A few months ago, a colleague asked me to co-host a Twitter chat with him. Never having done so before, I began investigating why I would want to do that and what it entails to host a productive Twitter chat. Hosting a Twitter chat means that you act as the facilitator for others who join you with a specific hashtag at a specific time to discuss a specific topic. As the facilitator, you develop the parameters and questions for the chat, but do not have to be the “expert” on the topic; you just guide the discussion. It’s a great learning opportunity for a school district, a campus, or even a particular department to offer because it’s quick, doesn’t cost anything except a little time, and can result in improvements in teaching and learning. Below are some tips I discovered for hosting your own Twitter chat.
Tip #1: Participate in chats first and understand how they work.
Since I have been a participant in Twitter chats before, I really feel like I understand how they work. It is very important that you know how a Twitter chat works in order to successfully host your own. If you are looking for some chats to participate in, you can find some listed at the links below:
Tip #2: Make a plan.
When hosting a Twitter chat, some items need to be pre-planned. These items include the following:
- Choose a hashtag – When choosing a hashtag, it needs to be short and unique. It is also helpful if it is easy to remember and easy to type.
- Schedule a time and day – Choose a time and day that works best for you. You might also want to ensure that no other major Twitter chats about the same topic are occurring on the day and time you pick. When selecting a time, think about your audience. If the chat is for high school band directors, then immediately after school probably won’t work.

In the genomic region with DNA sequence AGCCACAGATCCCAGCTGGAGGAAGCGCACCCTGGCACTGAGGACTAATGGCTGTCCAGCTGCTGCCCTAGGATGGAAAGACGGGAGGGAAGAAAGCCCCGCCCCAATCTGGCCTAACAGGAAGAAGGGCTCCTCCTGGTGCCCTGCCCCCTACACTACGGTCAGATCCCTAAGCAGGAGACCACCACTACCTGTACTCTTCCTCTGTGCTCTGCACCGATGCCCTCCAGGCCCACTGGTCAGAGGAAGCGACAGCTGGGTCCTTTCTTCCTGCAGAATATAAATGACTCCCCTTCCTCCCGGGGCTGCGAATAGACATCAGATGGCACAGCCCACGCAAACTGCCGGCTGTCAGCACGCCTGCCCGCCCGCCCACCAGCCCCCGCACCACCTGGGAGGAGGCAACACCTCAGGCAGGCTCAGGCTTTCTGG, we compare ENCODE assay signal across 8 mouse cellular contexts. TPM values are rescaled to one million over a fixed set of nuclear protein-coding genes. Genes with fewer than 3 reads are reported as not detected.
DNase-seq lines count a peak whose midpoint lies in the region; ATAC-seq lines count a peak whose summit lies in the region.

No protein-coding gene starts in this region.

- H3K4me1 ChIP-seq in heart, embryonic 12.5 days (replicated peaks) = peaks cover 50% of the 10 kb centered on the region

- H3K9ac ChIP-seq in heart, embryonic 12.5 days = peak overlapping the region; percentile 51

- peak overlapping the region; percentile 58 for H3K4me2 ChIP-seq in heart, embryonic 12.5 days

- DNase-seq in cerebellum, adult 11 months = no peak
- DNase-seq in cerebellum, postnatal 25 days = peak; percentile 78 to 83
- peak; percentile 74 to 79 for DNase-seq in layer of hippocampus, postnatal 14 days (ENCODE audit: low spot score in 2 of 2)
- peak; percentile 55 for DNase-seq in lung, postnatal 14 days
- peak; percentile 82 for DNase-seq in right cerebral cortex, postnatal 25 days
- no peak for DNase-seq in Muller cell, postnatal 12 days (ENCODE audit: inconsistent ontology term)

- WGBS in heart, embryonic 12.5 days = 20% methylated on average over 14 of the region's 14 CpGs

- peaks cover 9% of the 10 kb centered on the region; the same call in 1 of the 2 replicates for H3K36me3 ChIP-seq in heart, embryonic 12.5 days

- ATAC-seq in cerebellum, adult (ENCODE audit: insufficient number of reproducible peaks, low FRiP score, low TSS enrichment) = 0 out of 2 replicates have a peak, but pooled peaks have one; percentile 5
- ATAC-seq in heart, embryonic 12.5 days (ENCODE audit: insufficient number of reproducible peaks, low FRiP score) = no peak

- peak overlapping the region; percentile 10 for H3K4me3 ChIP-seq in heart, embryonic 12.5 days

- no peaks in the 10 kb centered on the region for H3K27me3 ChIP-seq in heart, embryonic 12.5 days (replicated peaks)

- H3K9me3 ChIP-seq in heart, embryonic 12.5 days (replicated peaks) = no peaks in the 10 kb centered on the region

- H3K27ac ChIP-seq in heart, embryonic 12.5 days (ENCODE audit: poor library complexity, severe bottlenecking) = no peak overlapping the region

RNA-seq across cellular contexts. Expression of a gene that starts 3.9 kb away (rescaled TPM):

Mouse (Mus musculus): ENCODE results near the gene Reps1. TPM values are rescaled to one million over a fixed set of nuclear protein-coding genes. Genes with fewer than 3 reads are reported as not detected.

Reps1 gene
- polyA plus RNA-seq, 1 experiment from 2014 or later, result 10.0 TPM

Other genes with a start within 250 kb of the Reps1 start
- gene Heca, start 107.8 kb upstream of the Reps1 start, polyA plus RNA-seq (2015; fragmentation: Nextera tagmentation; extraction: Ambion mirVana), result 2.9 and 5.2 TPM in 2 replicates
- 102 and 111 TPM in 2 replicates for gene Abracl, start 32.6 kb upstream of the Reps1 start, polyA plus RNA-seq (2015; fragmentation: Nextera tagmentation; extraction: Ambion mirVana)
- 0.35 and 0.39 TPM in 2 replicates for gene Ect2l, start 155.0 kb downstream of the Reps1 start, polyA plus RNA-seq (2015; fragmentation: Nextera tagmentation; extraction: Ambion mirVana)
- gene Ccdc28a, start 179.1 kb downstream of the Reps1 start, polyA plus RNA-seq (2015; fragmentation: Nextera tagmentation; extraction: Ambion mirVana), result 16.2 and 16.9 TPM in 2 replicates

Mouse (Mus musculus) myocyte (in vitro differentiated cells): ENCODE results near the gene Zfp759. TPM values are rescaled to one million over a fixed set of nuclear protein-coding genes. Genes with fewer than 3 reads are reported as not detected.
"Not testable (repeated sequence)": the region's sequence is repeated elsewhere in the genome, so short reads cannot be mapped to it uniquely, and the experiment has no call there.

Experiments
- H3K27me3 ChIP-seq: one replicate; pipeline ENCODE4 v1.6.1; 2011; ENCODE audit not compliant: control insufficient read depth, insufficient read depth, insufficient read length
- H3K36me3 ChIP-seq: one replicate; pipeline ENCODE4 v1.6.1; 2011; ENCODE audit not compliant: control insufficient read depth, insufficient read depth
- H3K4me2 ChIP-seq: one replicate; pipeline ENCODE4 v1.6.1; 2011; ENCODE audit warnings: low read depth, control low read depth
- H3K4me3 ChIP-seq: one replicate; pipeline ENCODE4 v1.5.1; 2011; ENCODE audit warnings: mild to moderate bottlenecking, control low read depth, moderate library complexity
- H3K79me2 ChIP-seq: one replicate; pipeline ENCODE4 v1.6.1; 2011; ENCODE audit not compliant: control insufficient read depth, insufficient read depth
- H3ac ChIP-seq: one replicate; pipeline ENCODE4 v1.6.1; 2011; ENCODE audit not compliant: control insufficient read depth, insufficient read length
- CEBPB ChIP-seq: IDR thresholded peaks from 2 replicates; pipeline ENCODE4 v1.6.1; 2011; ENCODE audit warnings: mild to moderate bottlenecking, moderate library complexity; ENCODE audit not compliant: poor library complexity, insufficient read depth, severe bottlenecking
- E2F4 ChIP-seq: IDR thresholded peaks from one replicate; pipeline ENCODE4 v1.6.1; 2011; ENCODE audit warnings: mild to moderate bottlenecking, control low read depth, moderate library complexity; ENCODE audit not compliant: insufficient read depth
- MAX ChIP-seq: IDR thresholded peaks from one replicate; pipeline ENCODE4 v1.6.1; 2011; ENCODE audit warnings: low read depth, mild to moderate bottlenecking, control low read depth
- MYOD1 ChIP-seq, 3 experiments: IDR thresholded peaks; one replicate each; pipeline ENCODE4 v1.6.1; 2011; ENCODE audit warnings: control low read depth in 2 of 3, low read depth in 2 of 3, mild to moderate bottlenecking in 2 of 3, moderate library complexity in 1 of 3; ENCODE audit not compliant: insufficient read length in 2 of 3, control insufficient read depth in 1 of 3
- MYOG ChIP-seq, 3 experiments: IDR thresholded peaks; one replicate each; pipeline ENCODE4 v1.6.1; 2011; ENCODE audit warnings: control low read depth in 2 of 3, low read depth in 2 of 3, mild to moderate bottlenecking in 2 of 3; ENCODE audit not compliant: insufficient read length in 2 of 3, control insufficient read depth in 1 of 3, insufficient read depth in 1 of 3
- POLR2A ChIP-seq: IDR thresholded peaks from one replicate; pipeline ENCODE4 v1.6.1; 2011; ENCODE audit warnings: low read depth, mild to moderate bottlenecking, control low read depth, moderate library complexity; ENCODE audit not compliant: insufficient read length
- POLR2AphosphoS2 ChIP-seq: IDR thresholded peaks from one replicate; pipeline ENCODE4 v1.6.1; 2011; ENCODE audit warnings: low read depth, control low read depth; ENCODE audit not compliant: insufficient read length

- Choose a topic and create questions – Once you decide upon a topic, come up with five to eight questions that will be used to guide the chat. It wouldn’t hurt to add a few additional questions just in case you need to increase interaction among the participants. The questions should be ones that can be answered with a short response, but not “yes” or “no” answers. Asking participants to share favorite resources, web tools, or ways to help a particular student are all great questions to pose.
- Consider inviting special guests – Bringing in guests on a particular topic is a great way to get first-hand knowledge and expertise for your chat participants. Make sure you clearly communicate the chat schedule with the “expert” and send him the questions in advance so that he may see and offer input on them.
Tip #3: Promote your chat.
Promote your chat using social media. In a Twitter chat, the more the merrier! In addition, creating an announcement web page, like a Google Site, to use as a reference point is always a good idea. This page can serve as a landing page that explains what the chat will be about and gives the details about the chat. In addition, it can contain things like how to participate in a chat, how chats work, etc. Some of your participants might find this very useful.
Tip #4: Conduct your chat.
When conducting your chat, think about including these items:
- Introductions – Welcome your participants to the chat and allow them to introduce themselves.
- Announce the topic – Announce what the topic is for the chat and tweet your own ideas about the topic.
- Ask questions – As you ask questions, label them as Q1, Q2, etc. Allow your participants at least five minutes per question to share their ideas.
- Encourage participation – Share some related resources or links and ask your participants to do the same.
- Announce the end of the chat – Warn the participants that the chat will be ending.
- Conclude the chat – Thank your participants for participating in the chat and tweet any final remarks or thoughts. Also, announce the next chat day, time, and topic.
Hootsuite and Tweetdeck are both great, free tools for conducting your chat.
Tip #5: Analyze and archive your chat.
After your chat is over, reflect on how the experience went. Perhaps write a blog entry about it. Also, you might want to create a transcript of your tweets. Storify is a great tool to use for this.
Have you hosted a Twitter chat before? How did it go and what tips would you offer? Share with us in the comments!